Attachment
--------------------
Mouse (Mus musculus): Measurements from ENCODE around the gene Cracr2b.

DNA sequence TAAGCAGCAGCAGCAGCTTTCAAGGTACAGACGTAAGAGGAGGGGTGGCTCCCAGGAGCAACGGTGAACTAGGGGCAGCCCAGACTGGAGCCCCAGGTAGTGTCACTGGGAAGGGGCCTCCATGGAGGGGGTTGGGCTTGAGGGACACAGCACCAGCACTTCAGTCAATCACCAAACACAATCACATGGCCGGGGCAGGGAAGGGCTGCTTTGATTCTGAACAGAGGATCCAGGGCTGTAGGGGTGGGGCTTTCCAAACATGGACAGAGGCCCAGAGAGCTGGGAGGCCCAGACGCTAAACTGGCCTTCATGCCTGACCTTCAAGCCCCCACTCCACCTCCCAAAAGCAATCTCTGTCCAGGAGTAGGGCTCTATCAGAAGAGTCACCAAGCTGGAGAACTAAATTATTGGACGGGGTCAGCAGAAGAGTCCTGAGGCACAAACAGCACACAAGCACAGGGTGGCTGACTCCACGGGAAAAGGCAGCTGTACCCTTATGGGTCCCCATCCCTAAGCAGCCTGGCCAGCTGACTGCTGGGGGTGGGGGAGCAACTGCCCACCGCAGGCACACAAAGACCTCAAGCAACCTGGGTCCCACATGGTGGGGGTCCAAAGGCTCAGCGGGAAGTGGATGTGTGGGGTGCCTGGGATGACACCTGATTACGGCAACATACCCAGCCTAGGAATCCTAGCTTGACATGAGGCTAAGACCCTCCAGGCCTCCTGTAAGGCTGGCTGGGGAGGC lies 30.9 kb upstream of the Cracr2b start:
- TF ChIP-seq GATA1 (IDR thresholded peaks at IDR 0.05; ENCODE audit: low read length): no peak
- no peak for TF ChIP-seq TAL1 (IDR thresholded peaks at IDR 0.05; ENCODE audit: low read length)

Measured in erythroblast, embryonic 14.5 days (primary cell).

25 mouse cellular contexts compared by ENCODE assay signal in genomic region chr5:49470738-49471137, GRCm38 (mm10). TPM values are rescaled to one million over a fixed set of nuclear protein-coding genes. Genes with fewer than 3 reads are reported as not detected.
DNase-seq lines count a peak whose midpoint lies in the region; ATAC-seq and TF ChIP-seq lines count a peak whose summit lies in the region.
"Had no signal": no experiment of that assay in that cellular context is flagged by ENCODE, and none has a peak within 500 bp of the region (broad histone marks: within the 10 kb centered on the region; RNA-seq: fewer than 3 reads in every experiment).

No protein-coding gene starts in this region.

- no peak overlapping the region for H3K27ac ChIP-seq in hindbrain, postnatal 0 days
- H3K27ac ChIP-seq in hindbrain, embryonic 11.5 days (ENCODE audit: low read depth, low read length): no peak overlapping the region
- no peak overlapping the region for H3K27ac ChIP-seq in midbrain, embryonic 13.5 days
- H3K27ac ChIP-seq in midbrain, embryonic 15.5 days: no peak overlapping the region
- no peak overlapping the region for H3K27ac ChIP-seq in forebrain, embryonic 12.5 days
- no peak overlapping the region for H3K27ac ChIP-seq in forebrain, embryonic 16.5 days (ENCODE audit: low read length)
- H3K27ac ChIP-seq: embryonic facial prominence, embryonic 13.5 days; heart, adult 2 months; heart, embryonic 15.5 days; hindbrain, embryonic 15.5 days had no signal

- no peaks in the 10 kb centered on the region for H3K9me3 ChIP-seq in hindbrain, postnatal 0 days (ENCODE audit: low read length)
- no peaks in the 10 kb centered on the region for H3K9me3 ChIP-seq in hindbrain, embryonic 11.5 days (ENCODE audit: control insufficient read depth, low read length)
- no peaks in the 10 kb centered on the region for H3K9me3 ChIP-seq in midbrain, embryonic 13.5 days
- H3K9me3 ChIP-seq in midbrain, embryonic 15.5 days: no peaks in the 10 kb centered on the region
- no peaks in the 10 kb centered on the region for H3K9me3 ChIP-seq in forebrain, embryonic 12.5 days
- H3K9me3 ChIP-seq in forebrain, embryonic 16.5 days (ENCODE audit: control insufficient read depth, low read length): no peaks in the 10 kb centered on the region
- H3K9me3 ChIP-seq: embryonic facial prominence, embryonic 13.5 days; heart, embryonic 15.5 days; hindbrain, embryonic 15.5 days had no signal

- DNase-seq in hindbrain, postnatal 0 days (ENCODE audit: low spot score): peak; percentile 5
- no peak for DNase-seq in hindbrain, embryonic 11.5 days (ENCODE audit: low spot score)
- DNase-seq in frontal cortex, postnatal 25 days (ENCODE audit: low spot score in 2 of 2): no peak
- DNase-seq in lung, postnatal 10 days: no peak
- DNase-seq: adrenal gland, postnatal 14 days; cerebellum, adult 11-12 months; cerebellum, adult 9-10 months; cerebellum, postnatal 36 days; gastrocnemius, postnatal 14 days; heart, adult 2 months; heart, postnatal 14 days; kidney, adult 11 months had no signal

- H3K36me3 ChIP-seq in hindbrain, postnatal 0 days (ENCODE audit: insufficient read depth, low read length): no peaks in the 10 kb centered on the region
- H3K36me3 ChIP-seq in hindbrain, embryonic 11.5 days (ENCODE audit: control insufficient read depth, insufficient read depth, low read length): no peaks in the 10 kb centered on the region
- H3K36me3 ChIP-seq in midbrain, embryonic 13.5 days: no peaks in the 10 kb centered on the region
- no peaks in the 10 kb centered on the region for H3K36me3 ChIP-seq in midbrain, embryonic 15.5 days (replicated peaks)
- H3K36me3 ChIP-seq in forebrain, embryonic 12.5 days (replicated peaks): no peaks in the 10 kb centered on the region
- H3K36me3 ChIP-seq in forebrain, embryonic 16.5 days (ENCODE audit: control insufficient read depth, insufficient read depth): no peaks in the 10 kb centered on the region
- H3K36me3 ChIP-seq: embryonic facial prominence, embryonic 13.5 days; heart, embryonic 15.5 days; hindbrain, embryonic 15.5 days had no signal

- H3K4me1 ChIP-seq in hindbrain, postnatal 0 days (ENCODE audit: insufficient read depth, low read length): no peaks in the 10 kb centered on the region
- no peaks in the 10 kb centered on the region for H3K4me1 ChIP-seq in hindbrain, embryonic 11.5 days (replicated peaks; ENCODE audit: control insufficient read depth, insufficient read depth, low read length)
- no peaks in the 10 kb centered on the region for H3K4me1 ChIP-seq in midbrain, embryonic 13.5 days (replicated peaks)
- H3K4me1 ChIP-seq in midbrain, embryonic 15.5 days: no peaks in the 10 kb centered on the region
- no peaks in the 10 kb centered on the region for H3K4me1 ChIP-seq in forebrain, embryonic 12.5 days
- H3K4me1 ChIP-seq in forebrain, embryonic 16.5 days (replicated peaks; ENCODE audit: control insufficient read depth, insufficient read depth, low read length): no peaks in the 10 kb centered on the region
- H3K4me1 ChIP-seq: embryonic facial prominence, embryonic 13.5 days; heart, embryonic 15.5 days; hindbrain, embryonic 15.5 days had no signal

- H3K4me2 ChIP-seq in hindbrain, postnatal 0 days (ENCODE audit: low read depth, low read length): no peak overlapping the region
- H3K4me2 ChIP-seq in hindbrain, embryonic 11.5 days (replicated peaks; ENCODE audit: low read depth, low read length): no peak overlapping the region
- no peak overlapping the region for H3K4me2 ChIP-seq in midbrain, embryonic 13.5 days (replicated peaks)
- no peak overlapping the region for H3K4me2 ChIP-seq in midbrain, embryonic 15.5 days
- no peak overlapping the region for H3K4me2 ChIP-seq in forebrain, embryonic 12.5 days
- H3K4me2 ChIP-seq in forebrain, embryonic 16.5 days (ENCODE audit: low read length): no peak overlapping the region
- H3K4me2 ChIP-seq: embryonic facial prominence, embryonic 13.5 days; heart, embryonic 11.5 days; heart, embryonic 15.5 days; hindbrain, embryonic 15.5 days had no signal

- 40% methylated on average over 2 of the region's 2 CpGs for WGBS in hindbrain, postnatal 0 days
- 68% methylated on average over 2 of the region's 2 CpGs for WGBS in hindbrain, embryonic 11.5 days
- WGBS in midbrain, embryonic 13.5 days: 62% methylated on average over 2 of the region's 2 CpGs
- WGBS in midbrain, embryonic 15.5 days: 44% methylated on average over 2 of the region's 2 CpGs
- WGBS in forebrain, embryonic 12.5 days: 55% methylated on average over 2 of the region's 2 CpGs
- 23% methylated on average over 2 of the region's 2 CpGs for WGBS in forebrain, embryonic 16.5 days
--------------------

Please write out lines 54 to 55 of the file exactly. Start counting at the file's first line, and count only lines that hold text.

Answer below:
- WGBS in forebrain, embryonic 12.5 days: 55% methylated on average over 2 of the region's 2 CpGs
- 23% methylated on average over 2 of the region's 2 CpGs for WGBS in forebrain, embryonic 16.5 days